True or False? How to Tell Braxton Hicks from True Labor
When a pregnant woman starts feeling pain or discomfort in her abdomen, she may be thinking it’s the beginning of labor. It can be especially disconcerting if it’s too early in the pregnancy, or preterm labor. Either way, it’s not very fun to rush to the hospital only to be sent home because of Braxton Hicks. So how do you know if it’s just false labor pains?
What are Braxton Hicks?
Braxton Hicks are called “practice contractions” because they are contractions that can begin before true labor. Doctor John Braxton Hicks originally described these early contractions in 1872, which is where the term originated. They can be felt as early as the second trimester, but typically during the third. The other signs of active labor – such as progressive dilation of the cervix or rupture of membranes (water breaks) – are absent during false labor. If you have experienced Braxton Hicks, consider it preparation for the real thing.
False labor is irregular
If you think you have begun labor but are unsure if it’s just false labor pain, take note of four things:
• Frequency. Braxton Hicks contractions are infrequent and do not follow any pattern with regularity. To accurately gauge frequency, time each contraction from the beginning of one to the beginning of the next. You’ll know it’s true labor if the contractions you are experiencing follow a rhythm and gradually grow closer together, increasing in strength as they do so.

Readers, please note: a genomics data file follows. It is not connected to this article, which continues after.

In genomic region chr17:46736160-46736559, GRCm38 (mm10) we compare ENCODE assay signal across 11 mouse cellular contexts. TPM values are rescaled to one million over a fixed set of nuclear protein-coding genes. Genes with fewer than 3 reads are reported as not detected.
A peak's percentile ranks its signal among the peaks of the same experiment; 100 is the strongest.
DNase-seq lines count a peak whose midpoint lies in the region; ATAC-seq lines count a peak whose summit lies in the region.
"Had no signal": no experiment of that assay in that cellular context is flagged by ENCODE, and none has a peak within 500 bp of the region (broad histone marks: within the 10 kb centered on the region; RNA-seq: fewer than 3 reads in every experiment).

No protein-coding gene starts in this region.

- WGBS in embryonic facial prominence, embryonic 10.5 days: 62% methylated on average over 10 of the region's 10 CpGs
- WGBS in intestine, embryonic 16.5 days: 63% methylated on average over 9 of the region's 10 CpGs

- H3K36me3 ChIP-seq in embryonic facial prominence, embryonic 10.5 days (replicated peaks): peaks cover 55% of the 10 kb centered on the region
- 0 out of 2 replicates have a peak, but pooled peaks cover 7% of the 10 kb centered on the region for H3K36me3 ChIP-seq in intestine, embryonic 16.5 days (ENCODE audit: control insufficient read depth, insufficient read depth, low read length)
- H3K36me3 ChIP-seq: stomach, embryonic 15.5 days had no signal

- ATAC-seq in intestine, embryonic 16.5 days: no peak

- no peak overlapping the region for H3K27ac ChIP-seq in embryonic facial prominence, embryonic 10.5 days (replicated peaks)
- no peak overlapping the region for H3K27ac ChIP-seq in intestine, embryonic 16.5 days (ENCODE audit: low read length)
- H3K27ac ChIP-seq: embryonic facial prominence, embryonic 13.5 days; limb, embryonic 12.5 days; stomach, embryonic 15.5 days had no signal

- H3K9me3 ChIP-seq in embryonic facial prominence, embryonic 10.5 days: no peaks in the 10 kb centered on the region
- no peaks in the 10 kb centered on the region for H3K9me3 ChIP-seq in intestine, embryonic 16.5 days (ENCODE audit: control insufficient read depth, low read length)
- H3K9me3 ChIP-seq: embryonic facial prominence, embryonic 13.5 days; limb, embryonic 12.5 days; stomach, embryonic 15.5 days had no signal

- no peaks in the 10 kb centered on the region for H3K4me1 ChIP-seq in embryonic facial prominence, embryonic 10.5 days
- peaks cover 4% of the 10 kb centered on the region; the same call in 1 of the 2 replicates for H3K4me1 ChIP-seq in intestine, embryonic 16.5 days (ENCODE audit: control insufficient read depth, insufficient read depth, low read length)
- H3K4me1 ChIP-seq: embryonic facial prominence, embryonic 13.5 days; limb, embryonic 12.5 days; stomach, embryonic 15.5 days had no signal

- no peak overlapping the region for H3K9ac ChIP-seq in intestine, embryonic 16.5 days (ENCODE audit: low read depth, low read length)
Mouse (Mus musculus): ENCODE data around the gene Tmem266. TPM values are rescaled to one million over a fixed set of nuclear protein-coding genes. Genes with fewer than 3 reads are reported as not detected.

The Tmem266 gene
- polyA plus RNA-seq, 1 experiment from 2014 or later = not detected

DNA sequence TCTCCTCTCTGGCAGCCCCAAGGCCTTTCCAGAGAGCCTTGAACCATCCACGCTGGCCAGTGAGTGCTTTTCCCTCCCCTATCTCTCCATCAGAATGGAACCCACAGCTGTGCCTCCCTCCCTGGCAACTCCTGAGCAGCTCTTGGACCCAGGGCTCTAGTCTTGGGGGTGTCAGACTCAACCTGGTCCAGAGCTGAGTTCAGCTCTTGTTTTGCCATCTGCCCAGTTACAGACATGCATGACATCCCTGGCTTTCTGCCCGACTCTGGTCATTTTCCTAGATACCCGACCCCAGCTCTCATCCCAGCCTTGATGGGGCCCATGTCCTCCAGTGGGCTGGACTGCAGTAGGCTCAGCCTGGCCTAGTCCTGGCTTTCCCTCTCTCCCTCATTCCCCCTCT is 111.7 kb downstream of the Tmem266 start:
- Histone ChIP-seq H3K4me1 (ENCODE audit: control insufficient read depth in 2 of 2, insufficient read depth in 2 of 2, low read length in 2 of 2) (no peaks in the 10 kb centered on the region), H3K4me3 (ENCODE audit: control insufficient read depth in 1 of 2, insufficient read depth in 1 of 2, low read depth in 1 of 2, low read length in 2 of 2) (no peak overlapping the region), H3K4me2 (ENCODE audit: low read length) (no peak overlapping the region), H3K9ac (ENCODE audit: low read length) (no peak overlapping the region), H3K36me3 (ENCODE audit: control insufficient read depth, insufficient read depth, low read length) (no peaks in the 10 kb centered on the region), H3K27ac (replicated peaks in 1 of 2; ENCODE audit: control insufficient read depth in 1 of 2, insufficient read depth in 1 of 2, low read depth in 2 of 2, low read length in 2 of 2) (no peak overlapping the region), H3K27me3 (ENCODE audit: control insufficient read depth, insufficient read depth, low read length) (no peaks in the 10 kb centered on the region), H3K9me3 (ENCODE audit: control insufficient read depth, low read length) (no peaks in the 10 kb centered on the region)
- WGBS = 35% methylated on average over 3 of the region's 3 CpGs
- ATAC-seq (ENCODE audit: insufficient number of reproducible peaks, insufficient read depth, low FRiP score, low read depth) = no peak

• Duration. Contractions of varying length are Braxton Hicks; true labor contractions typically last longer than 30 seconds and build up to 60 seconds in duration.
• Consistency. False labor contractions decrease in strength or disappear completely when you change positions or rest. In true labor, contractions continue regardless of your activity.
• Location. False labor pains are usually felt in the lower abdomen and groin, while true labor pains can be felt throughout the abdomen and lower back. Curious how true labor pains really feel? Check our article here.
What triggers false labor?
There are certain activities that can trigger false labor contractions:
1. When either baby or mom are very active
2. If mother’s belly is touched
4. After intercourse
What can I do to alleviate Braxton Hicks contractions?
Once you have determined that you are experiencing Braxton Hicks contractions, you shouldn’t worry about going to the hospital or birthing center. If they are making you uncomfortable, however, there are some things you can try to help them go away:
• Change activity. Try going for a walk or lying down to rest. Sometimes just shifting your position can ease the contractions.
• Relax in the water or get a massage. Taking a nice warm bath or shower or getting a calming massage can help you relax and the contractions to dissipate.
• Drink lots of water. False labor contractions can sometimes be triggered by dehydration, so having plenty to drink should help.
If you are still unsure whether you are experiencing true labor pains or Braxton Hicks, it doesn’t hurt to contact your health care provider for advice. And if you decide to make the trip to the hospital or birthing center, don’t worry about feeling frustrated or embarrassed about false labor – better safe than sorry.
http://americanpregnancy.org/labor-and-birth/false-labor/ https://www.womenshealth.gov/pregnancy/childbirth-and-beyond/labor-and-birth http://americanpregnancy.org/labor-and-birth/braxton-hicks/